Introduction to Energy Engineering.
The future of energy supply is a key challenge of the 21st century, as demands for energy become ever larger and traditional supplies are dwindling. In particular, the challenge to reduce our dependency on fossil fuels is driven by both concerns about climate change and the need to increase security of supply. Research on energy addresses both conventional (fossil fuel) and renewable sources of energy. Our research also examines the wider aspects of distribution and storage of energy, as well as the control of demand.
The major global challenges we are addressing are Energy and Emissions. Our research encompasses both measurements of flames and combustion in spark ignition engines – especially Gasoline Direct Injection (GDI) Engines. We can measure the laminar burning velocity over wide ranging conditions of temperature, pressure and composition. Our co-flow diffusion flame is used for instrumentation development and measurements of particulate matter. Our GDI research is aimed at increasing efficiency of fuel usage, and reducing the environmental impact of particulate matter emissions.
The Cryogenic Engineering Group has interests ranging from cryo-coolers through to solar concentrators, and includes Stirling engines. The Cryogenic Engineering Group has high efficiency moving magnet and moving coil motor/generator designs that have been used for Stirling cycles, pulse tubes, Joule-Thomson coolers and refrigeration compressors. The Stirling engine is a development of the electromagnetically driven clearance-seal Stirling cycle cryo-cooler that was pioneered at Oxford over 30 years ago. The engine shown is a preliminary design for a generator powered by a radio-isotope heat source, part of a collaborative project for ESA, headed by SEA and including STFC RAL.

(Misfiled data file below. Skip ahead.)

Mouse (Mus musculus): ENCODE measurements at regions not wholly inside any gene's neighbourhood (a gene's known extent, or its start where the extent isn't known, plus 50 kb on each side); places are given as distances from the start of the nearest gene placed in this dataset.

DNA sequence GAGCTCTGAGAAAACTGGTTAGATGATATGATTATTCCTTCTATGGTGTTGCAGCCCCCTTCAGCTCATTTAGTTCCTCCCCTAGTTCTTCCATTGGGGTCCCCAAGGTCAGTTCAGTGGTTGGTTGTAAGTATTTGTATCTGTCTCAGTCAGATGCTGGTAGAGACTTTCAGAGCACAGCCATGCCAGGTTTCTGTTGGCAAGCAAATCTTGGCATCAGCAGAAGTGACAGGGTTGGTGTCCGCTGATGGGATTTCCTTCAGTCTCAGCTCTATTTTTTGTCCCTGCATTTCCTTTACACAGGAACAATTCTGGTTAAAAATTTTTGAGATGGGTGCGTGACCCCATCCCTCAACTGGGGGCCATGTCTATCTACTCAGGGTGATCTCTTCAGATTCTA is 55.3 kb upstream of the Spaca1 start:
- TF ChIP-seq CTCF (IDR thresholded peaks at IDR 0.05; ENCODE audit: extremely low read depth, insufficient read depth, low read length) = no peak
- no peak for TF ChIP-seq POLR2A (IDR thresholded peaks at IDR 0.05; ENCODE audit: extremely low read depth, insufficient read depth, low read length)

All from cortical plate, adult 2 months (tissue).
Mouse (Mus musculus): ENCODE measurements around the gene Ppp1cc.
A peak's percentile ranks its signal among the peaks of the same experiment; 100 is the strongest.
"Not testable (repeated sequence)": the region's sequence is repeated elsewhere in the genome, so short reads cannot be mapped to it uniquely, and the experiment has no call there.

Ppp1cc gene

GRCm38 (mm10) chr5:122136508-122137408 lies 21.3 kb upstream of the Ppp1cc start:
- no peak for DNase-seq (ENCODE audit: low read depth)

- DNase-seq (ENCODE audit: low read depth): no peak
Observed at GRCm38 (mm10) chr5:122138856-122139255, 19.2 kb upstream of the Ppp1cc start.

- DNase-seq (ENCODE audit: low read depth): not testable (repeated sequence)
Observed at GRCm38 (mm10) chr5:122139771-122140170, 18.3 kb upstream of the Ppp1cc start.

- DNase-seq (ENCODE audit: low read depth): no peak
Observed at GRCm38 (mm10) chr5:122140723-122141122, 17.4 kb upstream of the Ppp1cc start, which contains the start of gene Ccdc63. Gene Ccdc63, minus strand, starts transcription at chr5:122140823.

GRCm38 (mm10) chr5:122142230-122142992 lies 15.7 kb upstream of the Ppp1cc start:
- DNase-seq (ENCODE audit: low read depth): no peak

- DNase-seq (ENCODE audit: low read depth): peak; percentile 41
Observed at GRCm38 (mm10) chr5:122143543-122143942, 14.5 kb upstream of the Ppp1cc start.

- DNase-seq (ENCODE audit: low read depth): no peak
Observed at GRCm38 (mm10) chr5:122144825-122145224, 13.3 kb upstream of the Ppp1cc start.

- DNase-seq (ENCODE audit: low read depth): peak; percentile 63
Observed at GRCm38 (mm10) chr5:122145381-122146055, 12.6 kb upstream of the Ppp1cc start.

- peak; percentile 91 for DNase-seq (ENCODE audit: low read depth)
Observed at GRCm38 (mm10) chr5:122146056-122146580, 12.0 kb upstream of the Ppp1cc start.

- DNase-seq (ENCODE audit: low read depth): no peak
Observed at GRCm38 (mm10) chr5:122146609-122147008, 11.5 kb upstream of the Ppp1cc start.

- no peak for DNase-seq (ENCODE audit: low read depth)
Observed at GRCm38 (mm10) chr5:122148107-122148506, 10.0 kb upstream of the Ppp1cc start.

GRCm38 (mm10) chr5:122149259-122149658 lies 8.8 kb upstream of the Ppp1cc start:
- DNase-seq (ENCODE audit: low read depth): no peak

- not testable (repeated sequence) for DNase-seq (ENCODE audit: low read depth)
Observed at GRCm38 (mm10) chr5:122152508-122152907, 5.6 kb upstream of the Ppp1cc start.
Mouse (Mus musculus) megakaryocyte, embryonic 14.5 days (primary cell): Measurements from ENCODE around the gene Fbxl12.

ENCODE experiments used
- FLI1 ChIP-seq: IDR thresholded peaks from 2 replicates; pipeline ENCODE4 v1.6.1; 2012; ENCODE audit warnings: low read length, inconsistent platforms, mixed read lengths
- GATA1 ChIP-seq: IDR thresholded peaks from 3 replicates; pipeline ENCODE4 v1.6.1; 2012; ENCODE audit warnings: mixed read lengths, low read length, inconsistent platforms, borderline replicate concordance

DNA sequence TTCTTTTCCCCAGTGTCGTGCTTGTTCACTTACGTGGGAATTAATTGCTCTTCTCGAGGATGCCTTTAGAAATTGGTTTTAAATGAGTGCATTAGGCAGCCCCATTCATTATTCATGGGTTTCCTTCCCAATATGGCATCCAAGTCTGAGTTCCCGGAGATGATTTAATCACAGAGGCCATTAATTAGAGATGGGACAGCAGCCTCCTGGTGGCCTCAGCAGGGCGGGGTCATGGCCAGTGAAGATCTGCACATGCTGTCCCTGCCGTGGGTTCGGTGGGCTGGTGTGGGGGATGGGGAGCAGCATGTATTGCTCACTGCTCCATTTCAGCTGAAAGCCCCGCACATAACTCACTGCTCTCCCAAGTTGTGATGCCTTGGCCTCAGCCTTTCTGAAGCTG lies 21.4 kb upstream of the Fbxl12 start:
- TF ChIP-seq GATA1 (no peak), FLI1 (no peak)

We research novel high torque density electrical machines for electric and hybrid vehicles, as well as degradation and thermal management of electrical machines. Oxford YASA motors originated from the group. We also explore energy consumption and CO2 emissions of road transport, researching the links between vehicle design, driver behaviour and infrastructure and fuel type.
Motivated by the urgency to move away from fossil fuels, we research thermal and electrochemical energy storage systems, life cycle analysis of energy systems, and sizing and techno-economic optimisation. We have a growing programme of research focused on battery management systems, including impedance measurement techniques for state of charge and state of health, thermal management, electrochemical modelling and parameter estimation. We are also interested in the use of domestic hot water cylinders and fridges as thermal energy stores for power grid balancing.
We have interests across a number of themes in renewable energy. A significant research effort has been focused on tidal energy, supported by a number of funding sources, including the Energy Technologies Institute. Work covers three areas: resource assessment, device and array scale behaviour and development of a specific tidal energy device. Other areas of work are focussed on support structure and foundation design, particularly for offshore wind turbines, but also for tidal energy. A feature of our work is the strong collaborative links with industry.